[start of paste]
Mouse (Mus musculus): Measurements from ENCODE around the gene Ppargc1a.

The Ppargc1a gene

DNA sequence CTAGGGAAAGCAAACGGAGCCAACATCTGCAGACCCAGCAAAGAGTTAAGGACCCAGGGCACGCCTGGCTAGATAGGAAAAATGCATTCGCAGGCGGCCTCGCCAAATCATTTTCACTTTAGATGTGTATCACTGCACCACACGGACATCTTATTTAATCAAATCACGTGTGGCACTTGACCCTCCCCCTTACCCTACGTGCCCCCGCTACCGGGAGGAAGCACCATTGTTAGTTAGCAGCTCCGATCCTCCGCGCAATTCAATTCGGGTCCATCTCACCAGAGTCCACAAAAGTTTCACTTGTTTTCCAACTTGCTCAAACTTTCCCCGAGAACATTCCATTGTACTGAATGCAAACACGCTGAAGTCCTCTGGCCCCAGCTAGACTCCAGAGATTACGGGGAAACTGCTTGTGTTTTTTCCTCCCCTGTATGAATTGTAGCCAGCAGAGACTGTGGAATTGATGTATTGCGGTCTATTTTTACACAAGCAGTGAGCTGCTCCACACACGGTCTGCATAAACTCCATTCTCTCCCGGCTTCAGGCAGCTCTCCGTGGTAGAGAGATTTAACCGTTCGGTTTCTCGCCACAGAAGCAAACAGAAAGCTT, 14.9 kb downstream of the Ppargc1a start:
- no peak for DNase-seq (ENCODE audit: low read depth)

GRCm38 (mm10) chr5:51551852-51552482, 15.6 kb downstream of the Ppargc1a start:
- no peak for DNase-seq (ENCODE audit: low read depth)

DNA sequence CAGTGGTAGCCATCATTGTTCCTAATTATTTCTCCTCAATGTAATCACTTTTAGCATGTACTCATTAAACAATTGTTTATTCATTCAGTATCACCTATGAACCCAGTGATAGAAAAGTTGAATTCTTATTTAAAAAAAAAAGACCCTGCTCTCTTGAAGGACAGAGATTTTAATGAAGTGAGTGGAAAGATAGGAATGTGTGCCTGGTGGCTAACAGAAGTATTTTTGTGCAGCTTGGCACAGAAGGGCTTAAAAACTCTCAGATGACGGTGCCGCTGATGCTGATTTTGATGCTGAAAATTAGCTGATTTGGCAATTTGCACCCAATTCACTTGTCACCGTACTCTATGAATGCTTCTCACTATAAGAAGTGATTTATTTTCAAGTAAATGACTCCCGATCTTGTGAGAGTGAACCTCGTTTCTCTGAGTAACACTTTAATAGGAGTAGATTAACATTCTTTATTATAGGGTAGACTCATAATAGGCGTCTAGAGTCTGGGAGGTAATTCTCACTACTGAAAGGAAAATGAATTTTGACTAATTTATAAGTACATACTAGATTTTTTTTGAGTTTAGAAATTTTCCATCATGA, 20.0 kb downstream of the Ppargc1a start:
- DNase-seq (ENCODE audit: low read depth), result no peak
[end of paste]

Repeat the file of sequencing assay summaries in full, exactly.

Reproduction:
Mouse (Mus musculus): Measurements from ENCODE around the gene Ppargc1a.

The Ppargc1a gene

DNA sequence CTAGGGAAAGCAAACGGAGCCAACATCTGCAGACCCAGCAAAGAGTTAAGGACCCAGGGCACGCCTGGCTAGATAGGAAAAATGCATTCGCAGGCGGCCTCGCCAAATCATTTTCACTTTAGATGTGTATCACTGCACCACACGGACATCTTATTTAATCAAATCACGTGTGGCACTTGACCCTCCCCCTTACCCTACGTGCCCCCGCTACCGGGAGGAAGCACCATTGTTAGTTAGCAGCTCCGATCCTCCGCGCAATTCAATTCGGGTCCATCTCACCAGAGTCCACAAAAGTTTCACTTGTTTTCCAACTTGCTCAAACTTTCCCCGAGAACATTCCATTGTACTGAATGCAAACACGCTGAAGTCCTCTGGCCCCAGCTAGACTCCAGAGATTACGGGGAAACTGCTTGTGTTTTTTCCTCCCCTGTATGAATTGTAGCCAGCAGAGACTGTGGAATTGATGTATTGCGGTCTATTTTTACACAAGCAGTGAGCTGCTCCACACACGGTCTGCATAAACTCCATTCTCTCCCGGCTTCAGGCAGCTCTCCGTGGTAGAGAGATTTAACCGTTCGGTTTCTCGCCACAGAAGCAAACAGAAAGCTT, 14.9 kb downstream of the Ppargc1a start:
- no peak for DNase-seq (ENCODE audit: low read depth)

GRCm38 (mm10) chr5:51551852-51552482, 15.6 kb downstream of the Ppargc1a start:
- no peak for DNase-seq (ENCODE audit: low read depth)

DNA sequence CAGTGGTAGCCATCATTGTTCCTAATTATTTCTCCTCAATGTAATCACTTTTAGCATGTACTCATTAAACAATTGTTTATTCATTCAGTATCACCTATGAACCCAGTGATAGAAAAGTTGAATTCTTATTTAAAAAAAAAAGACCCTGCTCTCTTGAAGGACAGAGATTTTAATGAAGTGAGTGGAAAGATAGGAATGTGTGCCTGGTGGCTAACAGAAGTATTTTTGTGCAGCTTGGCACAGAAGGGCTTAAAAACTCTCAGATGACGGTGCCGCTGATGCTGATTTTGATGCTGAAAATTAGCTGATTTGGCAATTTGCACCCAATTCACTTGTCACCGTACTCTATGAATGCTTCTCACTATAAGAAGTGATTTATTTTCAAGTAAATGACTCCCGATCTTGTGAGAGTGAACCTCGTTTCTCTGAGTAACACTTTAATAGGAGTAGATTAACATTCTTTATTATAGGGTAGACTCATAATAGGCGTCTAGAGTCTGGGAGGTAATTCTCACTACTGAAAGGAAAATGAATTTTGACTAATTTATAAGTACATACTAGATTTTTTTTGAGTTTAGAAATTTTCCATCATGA, 20.0 kb downstream of the Ppargc1a start:
- DNase-seq (ENCODE audit: low read depth), result no peak